The wind to spread their wings

Small talk
Joanna Iwanowska-Nielsen of Cemat and Marta Zawadzka of Yareal Polska tell us about their work mentoring orphaned Ukrainian youngsters to perhaps embark on a career in real estate

You are mentors in the pilot Pathway to Success programme organised by US-based organisation Kidsave. What does this involve?

Joanna Iwanowska-Nielsen, a member of the board of Cemat and accredited as a mentor by the European Mentoring Coaching Council at the level of practitioner: Kidsave is an American-Ukrainian organisation that helps orphaned children in Ukraine and, more importantly, its work with them does not end when they reach the age of 18. The organisation helps those on the threshold of adulthood in many ways. We were impressed by this programme and had reached the stage in our careers where we wanted to give something back. We are both mentors and as such we share our business and life experience.

What’s it like working with youngsters?

Marta Zawadzka, the leasing and asset management director of Yareal Polska and a certified EMCC mentor in the process of accreditation: We have a group of seven young people with whom we meet online every three weeks. It’s not easy because they are all scattered and everyone logs on from different places. Building relations and concentrating were the most important issues in the first meetings.

JI-N: The participants of the programme are young people around the age of twenty. They study, work and have different activities and various problems. What they have in common is that they are becoming independent and maturing. It is very moving.

What languages do you use?

JI-N: The lessons and presentations are in English. We also have a group leader who helps us with translations. I speak Russian, so it’s a little easier for me but more challenging for Marta. I can see that our pupils understand a lot of English and can say much more than they think they can, but they need a little time.

Are you planning anything after this? What will happen to the group after the end of the mentoring programme?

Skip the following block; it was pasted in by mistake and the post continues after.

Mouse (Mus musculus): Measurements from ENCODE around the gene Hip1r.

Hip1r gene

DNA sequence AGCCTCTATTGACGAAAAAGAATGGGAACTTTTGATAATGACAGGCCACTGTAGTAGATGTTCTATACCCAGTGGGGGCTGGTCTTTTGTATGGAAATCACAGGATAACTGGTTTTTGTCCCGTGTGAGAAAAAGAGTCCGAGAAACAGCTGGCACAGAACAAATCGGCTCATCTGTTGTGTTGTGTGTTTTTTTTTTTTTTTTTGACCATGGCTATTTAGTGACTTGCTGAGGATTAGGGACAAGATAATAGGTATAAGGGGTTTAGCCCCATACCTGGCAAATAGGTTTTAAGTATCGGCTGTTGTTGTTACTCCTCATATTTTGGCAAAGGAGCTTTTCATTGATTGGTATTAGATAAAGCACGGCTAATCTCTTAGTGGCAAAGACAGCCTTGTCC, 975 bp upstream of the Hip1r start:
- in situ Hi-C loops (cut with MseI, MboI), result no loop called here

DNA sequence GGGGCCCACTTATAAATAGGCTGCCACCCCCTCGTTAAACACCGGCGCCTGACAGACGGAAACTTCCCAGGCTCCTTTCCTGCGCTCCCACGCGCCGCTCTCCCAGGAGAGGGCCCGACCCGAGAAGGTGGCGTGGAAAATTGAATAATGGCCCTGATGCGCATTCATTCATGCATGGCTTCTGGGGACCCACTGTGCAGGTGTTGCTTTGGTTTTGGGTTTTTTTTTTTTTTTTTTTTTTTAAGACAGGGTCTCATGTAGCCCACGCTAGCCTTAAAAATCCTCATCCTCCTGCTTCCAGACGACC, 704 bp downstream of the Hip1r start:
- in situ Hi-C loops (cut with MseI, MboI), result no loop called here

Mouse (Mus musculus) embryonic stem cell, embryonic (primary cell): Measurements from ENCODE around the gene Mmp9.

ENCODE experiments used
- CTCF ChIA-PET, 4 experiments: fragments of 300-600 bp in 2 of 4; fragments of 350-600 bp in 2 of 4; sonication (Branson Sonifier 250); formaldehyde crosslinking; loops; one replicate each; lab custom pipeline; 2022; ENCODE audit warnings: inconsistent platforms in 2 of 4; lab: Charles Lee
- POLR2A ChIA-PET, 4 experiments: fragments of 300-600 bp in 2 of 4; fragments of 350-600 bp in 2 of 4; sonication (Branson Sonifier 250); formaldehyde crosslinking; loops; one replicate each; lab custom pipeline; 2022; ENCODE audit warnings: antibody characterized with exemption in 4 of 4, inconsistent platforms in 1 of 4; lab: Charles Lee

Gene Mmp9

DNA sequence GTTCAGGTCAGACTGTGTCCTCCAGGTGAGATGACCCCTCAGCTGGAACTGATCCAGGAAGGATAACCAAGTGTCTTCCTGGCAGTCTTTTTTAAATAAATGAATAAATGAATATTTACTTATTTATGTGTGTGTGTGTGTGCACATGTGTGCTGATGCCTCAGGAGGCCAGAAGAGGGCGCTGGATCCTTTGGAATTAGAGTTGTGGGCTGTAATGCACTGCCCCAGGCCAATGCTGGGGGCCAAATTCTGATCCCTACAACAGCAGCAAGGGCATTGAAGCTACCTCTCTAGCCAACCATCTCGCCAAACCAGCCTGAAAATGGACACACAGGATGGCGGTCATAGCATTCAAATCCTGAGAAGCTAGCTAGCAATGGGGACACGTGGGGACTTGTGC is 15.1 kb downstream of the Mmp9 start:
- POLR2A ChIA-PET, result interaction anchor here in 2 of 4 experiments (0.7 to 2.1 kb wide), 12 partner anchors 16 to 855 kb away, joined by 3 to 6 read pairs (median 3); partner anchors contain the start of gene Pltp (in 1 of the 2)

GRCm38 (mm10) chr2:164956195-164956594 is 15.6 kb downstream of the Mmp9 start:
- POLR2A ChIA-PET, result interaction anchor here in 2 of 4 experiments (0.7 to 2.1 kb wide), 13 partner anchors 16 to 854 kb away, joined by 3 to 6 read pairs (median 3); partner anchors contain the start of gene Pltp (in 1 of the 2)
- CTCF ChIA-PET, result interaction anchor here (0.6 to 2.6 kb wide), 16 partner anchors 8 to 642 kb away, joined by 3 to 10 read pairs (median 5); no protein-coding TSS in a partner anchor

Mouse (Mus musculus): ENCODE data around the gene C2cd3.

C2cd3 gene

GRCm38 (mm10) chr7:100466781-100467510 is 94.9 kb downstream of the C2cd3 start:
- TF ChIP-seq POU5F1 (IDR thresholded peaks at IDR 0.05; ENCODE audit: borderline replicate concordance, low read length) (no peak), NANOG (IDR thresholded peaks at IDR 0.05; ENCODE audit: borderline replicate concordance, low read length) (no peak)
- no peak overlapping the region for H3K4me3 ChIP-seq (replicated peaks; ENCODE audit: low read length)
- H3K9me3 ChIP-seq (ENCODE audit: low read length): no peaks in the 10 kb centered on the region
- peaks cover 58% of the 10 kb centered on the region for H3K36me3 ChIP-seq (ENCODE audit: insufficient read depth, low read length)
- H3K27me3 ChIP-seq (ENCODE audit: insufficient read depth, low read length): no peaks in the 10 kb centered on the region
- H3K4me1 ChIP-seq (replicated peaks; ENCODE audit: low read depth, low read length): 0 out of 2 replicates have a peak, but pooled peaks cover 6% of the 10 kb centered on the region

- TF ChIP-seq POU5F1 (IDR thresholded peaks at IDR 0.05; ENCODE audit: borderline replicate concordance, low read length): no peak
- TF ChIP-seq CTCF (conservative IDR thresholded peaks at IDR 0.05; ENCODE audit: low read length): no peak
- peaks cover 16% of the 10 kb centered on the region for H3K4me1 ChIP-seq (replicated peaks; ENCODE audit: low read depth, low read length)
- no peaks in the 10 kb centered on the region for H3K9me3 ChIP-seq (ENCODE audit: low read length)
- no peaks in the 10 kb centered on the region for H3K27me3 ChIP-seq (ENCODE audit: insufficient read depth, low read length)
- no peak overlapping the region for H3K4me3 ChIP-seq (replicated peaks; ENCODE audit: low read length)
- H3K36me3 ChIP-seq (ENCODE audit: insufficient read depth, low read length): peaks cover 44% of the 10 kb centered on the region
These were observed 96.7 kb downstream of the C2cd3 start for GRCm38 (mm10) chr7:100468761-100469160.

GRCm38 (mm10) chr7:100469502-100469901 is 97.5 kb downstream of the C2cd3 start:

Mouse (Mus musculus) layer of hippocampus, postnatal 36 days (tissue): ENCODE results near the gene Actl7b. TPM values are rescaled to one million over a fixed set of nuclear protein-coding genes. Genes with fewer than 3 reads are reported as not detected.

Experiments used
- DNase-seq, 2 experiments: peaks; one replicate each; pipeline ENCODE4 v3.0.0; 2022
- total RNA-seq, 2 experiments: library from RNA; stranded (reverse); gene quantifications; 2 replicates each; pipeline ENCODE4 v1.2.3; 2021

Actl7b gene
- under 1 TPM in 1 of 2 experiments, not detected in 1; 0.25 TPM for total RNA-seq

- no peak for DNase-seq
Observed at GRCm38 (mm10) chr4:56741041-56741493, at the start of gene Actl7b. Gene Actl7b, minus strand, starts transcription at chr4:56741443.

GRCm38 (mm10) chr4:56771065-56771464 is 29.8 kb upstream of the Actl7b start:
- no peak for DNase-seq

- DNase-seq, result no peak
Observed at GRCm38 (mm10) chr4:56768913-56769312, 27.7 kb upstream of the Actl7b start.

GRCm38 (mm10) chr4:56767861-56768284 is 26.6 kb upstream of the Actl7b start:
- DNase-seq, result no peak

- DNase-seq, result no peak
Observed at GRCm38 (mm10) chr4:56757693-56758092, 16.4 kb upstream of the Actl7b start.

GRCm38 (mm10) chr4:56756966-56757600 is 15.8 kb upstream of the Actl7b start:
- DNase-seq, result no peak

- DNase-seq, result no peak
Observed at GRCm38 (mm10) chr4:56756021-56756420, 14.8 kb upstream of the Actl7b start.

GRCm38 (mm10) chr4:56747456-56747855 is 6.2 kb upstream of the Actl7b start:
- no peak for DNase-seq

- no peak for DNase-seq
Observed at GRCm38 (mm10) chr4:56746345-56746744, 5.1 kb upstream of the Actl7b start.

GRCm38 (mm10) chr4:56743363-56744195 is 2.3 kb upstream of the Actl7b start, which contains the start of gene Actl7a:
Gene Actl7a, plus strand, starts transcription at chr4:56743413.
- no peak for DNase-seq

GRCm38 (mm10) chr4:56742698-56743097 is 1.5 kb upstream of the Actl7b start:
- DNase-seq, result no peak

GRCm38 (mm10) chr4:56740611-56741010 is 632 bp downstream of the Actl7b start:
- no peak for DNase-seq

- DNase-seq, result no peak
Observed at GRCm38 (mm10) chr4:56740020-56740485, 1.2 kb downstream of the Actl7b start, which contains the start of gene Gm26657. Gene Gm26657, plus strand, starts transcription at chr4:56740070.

JI-N: This is a pilot programme. We have scheduled six months of meetings. After this we will see if they decide to continue with one-on-one meetings.

MZ: Our intention is to finish eight to ten group mentoring sessions and then we will move on to individual sessions with individual members of the group. We spent the early stages breaking the ice, but now we are building up relationships.

What do you share with them?

JI-N: Mentoring isn’t advice but support and accompanying them in their development. I’ve heard it said, although I don’t agree with this way of putting it, that mentoring is blowing wind under someone’s wings. During our first session, we had to explain to them that we would not be giving them any answers for how to make a career in real estate. At the moment, we are creating a basis and only during individual sessions will we be able to formulate goals, explore issues, satiate appetites and discover the talents of each individual person.

MZ: We want our mentees to become more aware of themselves, to recognise their strengths and weaknesses and build up their own sense of worth.

You’re both very different personalities. Is this helpful for you when you work together or does it make it more difficult?

MZ: Joanna and I have become friends even though we are very different and this is what gives us greater value as mentors. I’m very matter-of-fact and direct, I think in a business-like manner. Joanna has a holistic, mature approach and a broader perspective.

JI-N: I’d say that these are not opposite qualities but that they complement each other.

MZ: We have two different types of energy that interact with different types of people and meet different needs.

You work as volunteers. Do you find this work very satisfying?

JI-N: Enormously. Is there a word that means bigger than enormously? (laughter) This work completes us. We both have active careers. Marta has more than twenty years’ experience and I’ve worked in real estate for thirty years. Marta has been employed by mainstream companies while I’ve been at slightly smaller firms. Our work sums up a certain aspect of our professional careers – leading teams, communicating with them, and passing on knowledge by understanding different types of people and the ways they communicate.

Did someone put the wind under your wings? Did you meet someone along the way who showed you your potential?

MZ: I’ve met a few such people in each stage of my personal and professional life. At work I’ve had some intelligent and supportive bosses, while in my personal life Joanna is such a person. Thanks to her, I’m developing as a mentor and for that I’m very thankful.

JI-N: It’s my pleasure (laughs). In my private life, I have received invaluable support from my family at home. My parents are unusually strong people. They passed on strong genes but I never had a mentor. My style and my position were things that I’ve created myself. Nobody prepared me or accompanied me on the road to growing up, developing or getting to know myself in the world of business. And I’ve gone from failure to success many times. That’s why I’m a firm believer in mentoring – in giving what I never received. I love making others stronger, being with them as they begin to... start liking themselves very much.

Interview: Anna Zamyłka